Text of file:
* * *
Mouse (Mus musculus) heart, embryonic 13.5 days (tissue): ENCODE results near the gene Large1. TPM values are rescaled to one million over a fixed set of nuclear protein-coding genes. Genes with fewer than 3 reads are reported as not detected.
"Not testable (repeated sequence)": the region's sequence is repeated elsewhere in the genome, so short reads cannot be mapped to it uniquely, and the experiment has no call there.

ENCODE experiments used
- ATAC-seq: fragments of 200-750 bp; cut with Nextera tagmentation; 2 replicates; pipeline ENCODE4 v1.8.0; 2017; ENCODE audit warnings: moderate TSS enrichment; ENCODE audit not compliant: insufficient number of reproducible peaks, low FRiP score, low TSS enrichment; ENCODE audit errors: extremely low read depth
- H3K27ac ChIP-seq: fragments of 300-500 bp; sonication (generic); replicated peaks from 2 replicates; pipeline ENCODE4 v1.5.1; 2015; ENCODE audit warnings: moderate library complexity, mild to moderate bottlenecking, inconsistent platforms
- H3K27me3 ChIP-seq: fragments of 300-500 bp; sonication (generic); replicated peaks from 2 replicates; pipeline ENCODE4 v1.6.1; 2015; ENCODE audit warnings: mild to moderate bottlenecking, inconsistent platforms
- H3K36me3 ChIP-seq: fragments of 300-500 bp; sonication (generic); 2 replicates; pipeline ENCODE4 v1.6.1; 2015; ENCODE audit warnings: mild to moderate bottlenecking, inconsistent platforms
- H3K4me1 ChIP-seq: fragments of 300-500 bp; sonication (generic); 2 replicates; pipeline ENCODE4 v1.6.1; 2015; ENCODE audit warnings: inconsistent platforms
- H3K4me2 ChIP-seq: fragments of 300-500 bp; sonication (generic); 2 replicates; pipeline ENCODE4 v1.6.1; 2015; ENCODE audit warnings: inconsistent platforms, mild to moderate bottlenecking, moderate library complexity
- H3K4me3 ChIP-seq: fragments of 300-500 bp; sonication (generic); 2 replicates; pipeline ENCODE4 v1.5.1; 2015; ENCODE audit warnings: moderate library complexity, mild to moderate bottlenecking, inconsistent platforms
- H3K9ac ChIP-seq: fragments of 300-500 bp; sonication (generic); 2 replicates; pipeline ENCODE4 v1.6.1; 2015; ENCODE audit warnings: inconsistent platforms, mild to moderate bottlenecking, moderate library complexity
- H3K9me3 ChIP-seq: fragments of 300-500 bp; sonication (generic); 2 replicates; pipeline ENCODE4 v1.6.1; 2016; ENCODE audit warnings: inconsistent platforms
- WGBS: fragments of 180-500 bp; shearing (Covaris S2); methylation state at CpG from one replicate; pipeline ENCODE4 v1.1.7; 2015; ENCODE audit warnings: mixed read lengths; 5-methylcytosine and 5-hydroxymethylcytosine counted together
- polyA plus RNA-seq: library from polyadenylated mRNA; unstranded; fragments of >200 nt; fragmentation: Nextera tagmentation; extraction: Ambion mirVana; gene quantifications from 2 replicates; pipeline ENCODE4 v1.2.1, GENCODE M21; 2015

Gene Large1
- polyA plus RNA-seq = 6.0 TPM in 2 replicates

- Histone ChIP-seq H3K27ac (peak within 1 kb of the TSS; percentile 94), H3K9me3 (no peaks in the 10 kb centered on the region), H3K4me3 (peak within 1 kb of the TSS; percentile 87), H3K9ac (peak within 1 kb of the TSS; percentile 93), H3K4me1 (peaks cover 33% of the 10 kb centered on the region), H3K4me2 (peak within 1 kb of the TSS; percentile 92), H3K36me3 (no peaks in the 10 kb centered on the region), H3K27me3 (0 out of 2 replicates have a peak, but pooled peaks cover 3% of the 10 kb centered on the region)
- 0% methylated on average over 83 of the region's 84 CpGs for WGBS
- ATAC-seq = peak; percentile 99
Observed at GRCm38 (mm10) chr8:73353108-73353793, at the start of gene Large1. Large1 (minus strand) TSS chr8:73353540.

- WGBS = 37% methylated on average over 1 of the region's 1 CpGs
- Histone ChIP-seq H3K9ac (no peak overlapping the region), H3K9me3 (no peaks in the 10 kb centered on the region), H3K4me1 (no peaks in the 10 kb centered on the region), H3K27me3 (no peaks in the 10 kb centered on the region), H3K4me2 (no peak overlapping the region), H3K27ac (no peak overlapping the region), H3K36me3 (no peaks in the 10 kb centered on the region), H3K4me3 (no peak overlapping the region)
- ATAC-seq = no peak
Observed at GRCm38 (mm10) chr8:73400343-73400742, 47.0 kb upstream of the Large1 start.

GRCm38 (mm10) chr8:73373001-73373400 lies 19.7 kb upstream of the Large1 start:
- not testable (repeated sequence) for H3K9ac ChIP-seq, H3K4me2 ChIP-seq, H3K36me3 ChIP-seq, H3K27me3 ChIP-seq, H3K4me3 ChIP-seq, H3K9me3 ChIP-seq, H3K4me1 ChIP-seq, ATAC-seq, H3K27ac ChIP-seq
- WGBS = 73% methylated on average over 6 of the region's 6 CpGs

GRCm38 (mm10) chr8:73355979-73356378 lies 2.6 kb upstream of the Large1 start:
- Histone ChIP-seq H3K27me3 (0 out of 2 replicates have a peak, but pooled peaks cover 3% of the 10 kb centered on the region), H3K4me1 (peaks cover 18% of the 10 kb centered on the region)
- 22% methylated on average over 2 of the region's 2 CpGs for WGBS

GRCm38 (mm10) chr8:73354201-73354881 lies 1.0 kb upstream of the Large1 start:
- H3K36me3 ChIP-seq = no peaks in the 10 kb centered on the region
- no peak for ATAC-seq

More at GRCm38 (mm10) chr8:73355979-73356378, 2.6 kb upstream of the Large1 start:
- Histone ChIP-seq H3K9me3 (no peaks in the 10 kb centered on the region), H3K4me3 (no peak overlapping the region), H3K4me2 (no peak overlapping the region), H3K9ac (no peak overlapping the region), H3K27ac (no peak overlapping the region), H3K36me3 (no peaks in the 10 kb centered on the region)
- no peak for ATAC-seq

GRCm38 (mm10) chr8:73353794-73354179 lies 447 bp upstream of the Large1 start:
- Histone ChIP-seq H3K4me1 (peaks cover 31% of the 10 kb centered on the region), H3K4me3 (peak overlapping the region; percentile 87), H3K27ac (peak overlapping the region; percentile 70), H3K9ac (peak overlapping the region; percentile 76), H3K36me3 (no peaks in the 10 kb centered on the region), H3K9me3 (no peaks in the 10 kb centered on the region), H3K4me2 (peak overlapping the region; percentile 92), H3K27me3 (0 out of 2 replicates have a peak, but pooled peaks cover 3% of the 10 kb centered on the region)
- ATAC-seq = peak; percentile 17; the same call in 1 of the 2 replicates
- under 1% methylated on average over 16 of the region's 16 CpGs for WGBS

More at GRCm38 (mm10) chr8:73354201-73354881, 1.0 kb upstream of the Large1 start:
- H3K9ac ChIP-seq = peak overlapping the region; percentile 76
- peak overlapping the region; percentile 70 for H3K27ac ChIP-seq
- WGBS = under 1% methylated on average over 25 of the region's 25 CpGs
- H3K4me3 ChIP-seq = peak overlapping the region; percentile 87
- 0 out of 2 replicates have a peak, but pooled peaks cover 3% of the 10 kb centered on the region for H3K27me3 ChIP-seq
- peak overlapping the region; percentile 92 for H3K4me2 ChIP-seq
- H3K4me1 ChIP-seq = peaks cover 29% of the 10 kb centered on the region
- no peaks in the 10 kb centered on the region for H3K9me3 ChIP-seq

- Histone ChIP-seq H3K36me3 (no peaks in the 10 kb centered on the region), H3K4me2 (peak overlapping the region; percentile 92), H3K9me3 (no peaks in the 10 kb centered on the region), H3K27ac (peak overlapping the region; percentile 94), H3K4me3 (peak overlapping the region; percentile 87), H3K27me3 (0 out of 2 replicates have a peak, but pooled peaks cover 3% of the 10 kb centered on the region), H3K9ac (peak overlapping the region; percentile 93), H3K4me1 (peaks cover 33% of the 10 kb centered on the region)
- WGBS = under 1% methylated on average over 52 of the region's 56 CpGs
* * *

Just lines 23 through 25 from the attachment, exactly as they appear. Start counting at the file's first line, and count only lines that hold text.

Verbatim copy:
- ATAC-seq = no peak
Observed at GRCm38 (mm10) chr8:73400343-73400742, 47.0 kb upstream of the Large1 start.

GRCm38 (mm10) chr8:73373001-73373400 lies 19.7 kb upstream of the Large1 start: